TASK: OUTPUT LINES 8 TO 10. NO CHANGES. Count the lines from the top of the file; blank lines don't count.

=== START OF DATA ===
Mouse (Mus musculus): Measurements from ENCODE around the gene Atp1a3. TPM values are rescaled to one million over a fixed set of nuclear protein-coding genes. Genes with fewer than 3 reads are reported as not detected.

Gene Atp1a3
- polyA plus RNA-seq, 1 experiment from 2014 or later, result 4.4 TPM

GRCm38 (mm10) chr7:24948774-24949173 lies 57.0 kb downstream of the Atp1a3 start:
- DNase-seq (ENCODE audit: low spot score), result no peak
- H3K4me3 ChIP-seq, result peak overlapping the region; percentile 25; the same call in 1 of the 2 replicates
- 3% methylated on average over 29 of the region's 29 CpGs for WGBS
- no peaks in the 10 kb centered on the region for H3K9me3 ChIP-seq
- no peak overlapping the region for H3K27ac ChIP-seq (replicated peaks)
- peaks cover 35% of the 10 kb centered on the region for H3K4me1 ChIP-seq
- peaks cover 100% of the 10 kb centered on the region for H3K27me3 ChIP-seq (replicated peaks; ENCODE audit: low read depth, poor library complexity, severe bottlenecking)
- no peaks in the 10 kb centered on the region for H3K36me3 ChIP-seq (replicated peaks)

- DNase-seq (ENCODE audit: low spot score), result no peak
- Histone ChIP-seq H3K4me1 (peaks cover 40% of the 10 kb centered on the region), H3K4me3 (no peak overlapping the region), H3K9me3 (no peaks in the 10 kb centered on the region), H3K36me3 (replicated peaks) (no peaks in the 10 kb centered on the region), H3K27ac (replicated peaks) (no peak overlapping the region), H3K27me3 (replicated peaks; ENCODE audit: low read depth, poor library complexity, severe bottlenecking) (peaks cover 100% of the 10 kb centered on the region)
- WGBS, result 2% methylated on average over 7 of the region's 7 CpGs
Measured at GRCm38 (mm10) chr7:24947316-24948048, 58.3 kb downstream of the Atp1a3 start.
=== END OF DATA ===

- no peaks in the 10 kb centered on the region for H3K9me3 ChIP-seq
- no peak overlapping the region for H3K27ac ChIP-seq (replicated peaks)
- peaks cover 35% of the 10 kb centered on the region for H3K4me1 ChIP-seq